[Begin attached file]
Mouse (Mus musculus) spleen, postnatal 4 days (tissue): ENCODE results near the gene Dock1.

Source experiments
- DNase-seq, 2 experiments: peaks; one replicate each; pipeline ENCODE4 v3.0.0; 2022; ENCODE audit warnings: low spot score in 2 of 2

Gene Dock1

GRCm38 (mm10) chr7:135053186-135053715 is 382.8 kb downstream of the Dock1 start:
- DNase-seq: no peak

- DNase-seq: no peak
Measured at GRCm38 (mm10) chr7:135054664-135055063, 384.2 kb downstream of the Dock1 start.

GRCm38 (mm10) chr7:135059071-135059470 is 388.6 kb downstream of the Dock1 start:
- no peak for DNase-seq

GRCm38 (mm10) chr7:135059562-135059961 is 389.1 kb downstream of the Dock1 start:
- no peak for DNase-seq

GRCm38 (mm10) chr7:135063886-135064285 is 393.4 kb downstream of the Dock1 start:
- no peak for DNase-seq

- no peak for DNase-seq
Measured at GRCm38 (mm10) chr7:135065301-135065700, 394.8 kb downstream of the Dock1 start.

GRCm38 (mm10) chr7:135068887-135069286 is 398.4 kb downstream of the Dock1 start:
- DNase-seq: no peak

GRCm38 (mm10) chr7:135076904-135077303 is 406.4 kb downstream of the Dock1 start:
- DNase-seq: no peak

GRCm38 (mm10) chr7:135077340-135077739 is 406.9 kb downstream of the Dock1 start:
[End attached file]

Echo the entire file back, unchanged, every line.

Mouse (Mus musculus) spleen, postnatal 4 days (tissue): ENCODE results near the gene Dock1.

Source experiments
- DNase-seq, 2 experiments: peaks; one replicate each; pipeline ENCODE4 v3.0.0; 2022; ENCODE audit warnings: low spot score in 2 of 2

Gene Dock1

GRCm38 (mm10) chr7:135053186-135053715 is 382.8 kb downstream of the Dock1 start:
- DNase-seq: no peak

- DNase-seq: no peak
Measured at GRCm38 (mm10) chr7:135054664-135055063, 384.2 kb downstream of the Dock1 start.

GRCm38 (mm10) chr7:135059071-135059470 is 388.6 kb downstream of the Dock1 start:
- no peak for DNase-seq

GRCm38 (mm10) chr7:135059562-135059961 is 389.1 kb downstream of the Dock1 start:
- no peak for DNase-seq

GRCm38 (mm10) chr7:135063886-135064285 is 393.4 kb downstream of the Dock1 start:
- no peak for DNase-seq

- no peak for DNase-seq
Measured at GRCm38 (mm10) chr7:135065301-135065700, 394.8 kb downstream of the Dock1 start.

GRCm38 (mm10) chr7:135068887-135069286 is 398.4 kb downstream of the Dock1 start:
- DNase-seq: no peak

GRCm38 (mm10) chr7:135076904-135077303 is 406.4 kb downstream of the Dock1 start:
- DNase-seq: no peak

GRCm38 (mm10) chr7:135077340-135077739 is 406.9 kb downstream of the Dock1 start: